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ETH Series in Information Theory and its Applications,
edited by Amos Lapidoth
Some Data are More Important than Others
1st edition 2018. XIV, 110 pages, € 64,00.
This thesis is comprised of two parts. Both parts study informationtheoretic aspects of joint transmission of data of different levels of sensitivity. The more sensitive data is better protected than the less sensitive data. In the first part the data streams have different robustness criteria with respect to variations of the underlying channel model, and in the second part, the data streams have different decoding error requirements.
In the first part, we establish the deterministic-code capacity region of a network with one transmitter and two receivers: an “ordinary receiver” and a “robust receiver.” The channel to the ordinary receiver is a given (known) discrete memoryless channel, whereas the channel to the robust receiver is an arbitrarily varying channel. Both receivers are required to decode the “common message” (the more sensitive data), whereas only the ordinary receiver is required to decode the “private message” (the less sensitive data).
In the second part, two independent data streams are to be transmitted over a noisy discrete memoryless channel: the “zero-error stream” (the more sensitive data) and the “rare-error stream” (the less sensitive data). Errors are tolerated only in the rare-error stream, provided that their probability tends to zero as the blocklength tends to infinity.
If the encoder has access to a noiseless feedback link from the output of the channel, the rate of the zero-error stream cannot, of course, exceed the channel’s zero-error feedback capacity, and nor can the sum of the streams’ rates exceed the channel’s Shannon capacity. Using a suitable feedback coding scheme, these necessary conditions are shown to characterize all the achievable rate pairs and thus the multiplexing capacity region with feedback. Planning for the worst—as is needed to achieve zero-error communication—and planning for the true channel— as is needed to communicate near the Shannon limit—are thus not incompatible.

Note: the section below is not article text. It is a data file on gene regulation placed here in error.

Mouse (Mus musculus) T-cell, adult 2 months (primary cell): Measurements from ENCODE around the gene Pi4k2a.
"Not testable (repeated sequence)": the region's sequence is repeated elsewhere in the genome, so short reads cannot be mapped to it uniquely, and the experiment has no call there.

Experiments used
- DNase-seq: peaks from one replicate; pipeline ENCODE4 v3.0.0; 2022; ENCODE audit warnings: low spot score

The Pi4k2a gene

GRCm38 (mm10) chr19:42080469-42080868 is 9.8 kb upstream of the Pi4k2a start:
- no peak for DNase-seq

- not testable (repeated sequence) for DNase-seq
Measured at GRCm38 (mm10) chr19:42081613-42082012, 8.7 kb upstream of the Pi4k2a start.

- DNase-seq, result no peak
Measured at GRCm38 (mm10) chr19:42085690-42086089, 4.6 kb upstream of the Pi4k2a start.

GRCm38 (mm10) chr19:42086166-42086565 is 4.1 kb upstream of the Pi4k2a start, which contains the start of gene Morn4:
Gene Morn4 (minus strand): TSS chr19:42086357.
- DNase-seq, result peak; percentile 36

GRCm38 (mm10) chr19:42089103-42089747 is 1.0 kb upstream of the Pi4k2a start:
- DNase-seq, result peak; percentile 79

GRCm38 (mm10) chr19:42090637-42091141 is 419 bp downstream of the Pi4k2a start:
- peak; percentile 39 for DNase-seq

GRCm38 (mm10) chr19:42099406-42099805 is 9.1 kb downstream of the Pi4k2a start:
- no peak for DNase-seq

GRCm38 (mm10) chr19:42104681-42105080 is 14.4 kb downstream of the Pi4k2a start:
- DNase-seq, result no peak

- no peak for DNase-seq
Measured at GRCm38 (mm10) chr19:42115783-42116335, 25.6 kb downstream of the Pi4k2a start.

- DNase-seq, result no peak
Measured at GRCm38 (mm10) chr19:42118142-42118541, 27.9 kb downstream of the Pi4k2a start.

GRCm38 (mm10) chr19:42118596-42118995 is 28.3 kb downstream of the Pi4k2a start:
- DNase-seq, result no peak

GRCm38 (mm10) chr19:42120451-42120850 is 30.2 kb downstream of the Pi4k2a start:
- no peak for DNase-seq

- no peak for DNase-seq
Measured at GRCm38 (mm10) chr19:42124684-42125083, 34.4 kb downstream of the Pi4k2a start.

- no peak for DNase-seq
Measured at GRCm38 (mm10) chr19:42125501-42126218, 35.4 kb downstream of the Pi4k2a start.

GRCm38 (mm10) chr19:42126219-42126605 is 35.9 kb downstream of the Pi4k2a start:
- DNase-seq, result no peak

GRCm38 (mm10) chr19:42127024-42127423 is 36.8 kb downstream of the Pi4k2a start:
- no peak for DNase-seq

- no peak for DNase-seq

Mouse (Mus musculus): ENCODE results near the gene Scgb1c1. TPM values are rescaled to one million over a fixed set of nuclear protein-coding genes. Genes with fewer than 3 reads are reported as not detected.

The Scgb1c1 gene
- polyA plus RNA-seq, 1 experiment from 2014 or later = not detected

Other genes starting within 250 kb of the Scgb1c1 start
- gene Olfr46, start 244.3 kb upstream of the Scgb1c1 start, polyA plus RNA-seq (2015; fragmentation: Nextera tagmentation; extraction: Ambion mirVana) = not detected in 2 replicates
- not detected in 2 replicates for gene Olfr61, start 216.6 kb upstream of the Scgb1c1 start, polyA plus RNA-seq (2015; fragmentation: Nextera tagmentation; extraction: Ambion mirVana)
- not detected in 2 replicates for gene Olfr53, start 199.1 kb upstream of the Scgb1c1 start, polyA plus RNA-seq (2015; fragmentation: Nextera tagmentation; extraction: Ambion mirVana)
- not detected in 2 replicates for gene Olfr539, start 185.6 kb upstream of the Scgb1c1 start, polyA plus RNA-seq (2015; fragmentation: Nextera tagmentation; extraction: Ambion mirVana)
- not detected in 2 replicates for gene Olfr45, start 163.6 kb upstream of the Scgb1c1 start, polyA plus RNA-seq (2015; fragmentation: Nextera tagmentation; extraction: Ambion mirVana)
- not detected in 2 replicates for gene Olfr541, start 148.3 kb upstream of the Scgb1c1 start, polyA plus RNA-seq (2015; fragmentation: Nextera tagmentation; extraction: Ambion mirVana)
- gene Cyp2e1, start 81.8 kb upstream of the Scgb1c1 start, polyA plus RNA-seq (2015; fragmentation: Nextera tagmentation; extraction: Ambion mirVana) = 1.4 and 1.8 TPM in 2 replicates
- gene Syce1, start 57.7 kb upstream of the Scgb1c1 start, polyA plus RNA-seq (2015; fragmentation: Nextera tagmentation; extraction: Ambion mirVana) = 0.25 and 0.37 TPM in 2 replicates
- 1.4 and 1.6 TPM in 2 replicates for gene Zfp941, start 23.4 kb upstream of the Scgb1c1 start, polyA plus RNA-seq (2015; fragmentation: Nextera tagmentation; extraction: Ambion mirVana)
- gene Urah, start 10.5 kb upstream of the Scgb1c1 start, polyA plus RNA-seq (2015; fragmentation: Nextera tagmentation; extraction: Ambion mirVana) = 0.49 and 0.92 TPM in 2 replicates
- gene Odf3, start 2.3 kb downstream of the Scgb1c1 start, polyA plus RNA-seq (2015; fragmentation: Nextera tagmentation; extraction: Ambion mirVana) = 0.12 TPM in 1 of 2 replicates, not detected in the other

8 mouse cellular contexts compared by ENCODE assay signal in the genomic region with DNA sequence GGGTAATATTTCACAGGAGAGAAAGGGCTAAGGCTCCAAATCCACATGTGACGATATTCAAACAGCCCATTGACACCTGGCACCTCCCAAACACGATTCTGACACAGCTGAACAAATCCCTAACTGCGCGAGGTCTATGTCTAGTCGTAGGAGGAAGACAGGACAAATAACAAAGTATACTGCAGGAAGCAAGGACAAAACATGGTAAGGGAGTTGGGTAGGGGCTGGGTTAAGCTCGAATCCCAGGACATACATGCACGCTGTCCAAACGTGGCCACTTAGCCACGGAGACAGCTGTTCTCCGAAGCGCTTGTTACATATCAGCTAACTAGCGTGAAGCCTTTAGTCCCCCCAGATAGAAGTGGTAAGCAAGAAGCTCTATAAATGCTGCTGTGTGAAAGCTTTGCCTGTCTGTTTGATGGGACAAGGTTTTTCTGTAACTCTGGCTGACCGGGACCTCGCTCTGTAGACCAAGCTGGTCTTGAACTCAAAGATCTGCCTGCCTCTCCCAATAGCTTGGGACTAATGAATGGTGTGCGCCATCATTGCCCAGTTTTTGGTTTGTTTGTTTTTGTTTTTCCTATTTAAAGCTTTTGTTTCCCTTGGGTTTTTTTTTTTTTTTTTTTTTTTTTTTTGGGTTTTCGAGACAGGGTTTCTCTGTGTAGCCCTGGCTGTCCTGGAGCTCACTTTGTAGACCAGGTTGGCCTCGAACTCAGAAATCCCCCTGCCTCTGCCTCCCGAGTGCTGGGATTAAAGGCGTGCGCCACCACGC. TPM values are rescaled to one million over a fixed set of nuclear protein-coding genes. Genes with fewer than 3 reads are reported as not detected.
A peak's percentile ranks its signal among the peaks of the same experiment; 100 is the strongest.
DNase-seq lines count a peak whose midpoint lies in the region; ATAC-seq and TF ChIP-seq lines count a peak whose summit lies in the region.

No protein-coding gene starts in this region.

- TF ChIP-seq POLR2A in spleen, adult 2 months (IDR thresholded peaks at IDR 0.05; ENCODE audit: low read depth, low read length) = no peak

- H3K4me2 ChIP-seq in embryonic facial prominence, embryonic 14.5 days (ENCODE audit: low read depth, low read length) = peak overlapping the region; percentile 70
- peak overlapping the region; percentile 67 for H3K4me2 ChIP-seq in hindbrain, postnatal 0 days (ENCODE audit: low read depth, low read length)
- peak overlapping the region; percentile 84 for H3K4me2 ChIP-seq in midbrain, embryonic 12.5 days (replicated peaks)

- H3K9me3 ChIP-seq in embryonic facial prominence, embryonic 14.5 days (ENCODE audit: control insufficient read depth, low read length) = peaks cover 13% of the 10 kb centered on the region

If the encoder has no feedback, computing the multiplexing capacity region is at least as hard as computing the zero-error capacity of a discrete memoryless channel. We present some outer bounds that show that feedback may be beneficial for the multiplexing problem even on channels on which it does not increase the zero-error capacity.
Keywords: Unequal error protection, arbitrarily varying channel, broadcast channel, degraded message set, robust communications, feedback, multiplexing, Shannon capacity, zero-error capacity.
About the Author
Tibor Keresztfalvi was born in Budapest, Hungary on 24 September 1991. He attended elementary school in Arlesheim, Switzerland, and high school in Budapest, Hungary with a specialization in mathematics. During this time he attended various national mathematic competitions in Hungary.
In 2010, after graduating high school, he moved back to Switzerland and entered ETH Zurich to study Electrical Engineering and Information Technology. There he obtained his Bachelor degree in 2013.
He continued his studies with focus on communications at ETH Zurich. During that time he spent an exchange semester at University of Pennsylvania, Philadelphia where in addition to his field of specialization he took courses at the Wharton Business School. He also became interested in information theory and wrote his master thesis in this field. He obtained his masters degree in 2013.
Since 2015, he has been a PhD candidate and full research assistant at the Signal and Information Processing Laboratory (ISI) at ETH Zurich under the supervision of Prof. Dr. Amos Lapidoth.
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